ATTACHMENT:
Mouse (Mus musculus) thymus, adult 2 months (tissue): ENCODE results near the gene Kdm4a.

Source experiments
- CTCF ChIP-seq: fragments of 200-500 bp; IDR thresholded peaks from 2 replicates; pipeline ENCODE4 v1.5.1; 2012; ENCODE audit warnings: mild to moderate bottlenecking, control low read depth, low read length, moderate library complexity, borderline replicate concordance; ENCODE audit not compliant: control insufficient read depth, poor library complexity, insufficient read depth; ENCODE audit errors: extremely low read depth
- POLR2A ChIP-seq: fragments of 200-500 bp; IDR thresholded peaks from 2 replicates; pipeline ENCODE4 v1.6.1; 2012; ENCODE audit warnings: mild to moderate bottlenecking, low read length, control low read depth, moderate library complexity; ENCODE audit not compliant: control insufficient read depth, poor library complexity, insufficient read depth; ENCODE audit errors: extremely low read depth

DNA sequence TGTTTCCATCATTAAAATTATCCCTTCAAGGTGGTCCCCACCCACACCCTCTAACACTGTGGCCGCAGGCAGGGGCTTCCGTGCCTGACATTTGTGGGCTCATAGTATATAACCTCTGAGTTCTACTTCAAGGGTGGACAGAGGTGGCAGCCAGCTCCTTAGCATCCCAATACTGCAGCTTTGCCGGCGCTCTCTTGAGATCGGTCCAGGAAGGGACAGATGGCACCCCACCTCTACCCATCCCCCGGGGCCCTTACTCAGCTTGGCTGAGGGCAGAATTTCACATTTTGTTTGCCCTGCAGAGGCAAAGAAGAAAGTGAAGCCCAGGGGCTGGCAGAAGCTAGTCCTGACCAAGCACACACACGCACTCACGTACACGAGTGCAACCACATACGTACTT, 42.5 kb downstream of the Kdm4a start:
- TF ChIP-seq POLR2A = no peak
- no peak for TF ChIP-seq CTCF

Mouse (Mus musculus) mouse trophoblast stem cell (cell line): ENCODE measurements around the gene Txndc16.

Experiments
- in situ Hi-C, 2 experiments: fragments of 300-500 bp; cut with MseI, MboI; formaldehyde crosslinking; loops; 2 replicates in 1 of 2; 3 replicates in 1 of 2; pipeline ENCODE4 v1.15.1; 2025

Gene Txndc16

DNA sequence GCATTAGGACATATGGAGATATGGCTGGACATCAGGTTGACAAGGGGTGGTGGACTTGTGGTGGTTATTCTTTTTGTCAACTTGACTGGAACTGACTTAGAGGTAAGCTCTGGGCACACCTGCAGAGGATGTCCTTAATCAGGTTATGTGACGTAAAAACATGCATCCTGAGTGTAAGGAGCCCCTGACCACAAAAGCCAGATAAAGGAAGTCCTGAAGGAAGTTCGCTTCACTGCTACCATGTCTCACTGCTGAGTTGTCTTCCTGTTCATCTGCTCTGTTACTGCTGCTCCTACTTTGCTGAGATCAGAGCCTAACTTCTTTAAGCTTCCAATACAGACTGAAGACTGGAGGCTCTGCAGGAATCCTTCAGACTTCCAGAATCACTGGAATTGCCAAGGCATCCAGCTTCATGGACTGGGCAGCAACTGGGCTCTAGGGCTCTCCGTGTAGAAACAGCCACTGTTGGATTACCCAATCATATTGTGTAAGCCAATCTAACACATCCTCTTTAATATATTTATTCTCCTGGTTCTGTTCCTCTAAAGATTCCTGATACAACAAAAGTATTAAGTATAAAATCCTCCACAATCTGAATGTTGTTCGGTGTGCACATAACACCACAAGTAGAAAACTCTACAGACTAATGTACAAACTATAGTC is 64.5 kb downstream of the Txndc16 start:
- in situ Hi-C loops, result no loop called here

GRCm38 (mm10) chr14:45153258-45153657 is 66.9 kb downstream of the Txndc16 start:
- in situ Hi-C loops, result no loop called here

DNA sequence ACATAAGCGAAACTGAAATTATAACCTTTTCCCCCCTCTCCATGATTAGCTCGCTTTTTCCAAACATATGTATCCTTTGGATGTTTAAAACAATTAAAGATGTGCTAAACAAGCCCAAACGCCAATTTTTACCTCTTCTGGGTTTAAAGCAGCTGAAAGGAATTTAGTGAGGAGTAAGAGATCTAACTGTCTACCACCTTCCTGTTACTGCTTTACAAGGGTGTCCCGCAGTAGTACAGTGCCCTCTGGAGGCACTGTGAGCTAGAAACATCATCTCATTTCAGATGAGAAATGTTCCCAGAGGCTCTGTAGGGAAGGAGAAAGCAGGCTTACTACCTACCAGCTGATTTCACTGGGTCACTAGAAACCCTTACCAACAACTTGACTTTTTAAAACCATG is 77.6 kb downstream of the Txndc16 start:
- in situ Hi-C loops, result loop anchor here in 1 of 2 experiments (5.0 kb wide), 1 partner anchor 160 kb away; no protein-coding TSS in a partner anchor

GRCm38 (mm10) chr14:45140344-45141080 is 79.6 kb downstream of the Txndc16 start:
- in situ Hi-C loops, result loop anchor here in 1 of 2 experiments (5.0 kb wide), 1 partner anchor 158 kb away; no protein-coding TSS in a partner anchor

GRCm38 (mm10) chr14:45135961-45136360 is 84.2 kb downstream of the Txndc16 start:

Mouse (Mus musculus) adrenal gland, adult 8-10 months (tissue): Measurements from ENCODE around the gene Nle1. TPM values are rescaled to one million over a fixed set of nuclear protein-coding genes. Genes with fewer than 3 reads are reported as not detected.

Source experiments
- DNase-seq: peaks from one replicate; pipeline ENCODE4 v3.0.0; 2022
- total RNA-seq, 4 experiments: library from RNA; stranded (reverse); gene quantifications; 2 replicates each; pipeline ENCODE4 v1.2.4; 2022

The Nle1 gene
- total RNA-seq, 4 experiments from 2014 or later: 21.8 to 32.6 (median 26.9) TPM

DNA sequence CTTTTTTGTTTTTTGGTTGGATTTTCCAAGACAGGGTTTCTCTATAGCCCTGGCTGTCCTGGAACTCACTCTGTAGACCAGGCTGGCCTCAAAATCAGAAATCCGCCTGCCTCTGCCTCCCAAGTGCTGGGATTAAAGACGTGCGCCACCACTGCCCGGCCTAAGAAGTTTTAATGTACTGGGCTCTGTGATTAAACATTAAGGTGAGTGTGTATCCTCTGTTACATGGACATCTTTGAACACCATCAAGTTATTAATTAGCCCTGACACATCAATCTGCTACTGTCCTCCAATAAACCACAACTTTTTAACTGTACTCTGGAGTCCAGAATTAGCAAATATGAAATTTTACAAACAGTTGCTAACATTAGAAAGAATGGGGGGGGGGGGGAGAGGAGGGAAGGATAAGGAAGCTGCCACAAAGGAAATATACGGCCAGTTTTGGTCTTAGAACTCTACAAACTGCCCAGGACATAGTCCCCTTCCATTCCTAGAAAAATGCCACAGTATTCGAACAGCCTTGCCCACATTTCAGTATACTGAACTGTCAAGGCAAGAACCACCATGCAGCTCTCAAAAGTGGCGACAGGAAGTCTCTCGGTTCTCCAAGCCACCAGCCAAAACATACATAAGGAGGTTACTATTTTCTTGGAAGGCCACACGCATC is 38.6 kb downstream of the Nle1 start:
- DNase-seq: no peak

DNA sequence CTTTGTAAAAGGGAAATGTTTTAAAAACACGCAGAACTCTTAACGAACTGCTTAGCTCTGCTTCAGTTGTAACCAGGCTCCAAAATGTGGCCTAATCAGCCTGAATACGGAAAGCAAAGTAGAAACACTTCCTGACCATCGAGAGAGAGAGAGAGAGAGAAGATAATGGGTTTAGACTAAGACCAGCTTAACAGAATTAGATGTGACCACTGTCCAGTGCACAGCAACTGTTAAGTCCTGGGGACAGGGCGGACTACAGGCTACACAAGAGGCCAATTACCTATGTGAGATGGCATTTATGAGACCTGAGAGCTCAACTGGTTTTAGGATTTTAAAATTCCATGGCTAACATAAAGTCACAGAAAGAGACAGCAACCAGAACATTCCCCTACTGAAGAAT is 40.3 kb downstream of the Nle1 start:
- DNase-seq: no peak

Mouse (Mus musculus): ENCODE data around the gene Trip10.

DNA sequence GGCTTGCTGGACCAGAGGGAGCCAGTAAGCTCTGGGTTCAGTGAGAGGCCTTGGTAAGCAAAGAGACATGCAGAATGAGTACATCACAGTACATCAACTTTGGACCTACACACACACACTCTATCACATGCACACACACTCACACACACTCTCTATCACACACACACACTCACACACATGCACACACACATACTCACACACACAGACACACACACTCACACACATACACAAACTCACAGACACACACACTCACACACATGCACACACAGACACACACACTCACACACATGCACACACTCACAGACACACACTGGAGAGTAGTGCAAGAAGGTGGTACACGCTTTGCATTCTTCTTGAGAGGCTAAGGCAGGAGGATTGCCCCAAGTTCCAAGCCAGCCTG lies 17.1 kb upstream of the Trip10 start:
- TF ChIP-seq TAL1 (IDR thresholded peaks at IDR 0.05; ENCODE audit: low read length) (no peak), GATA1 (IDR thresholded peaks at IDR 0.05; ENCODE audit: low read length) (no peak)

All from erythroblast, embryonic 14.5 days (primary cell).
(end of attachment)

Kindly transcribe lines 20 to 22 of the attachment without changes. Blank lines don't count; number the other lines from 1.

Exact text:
GRCm38 (mm10) chr14:45135961-45136360 is 84.2 kb downstream of the Txndc16 start:

Mouse (Mus musculus) adrenal gland, adult 8-10 months (tissue): Measurements from ENCODE around the gene Nle1. TPM values are rescaled to one million over a fixed set of nuclear protein-coding genes. Genes with fewer than 3 reads are reported as not detected.

Source experiments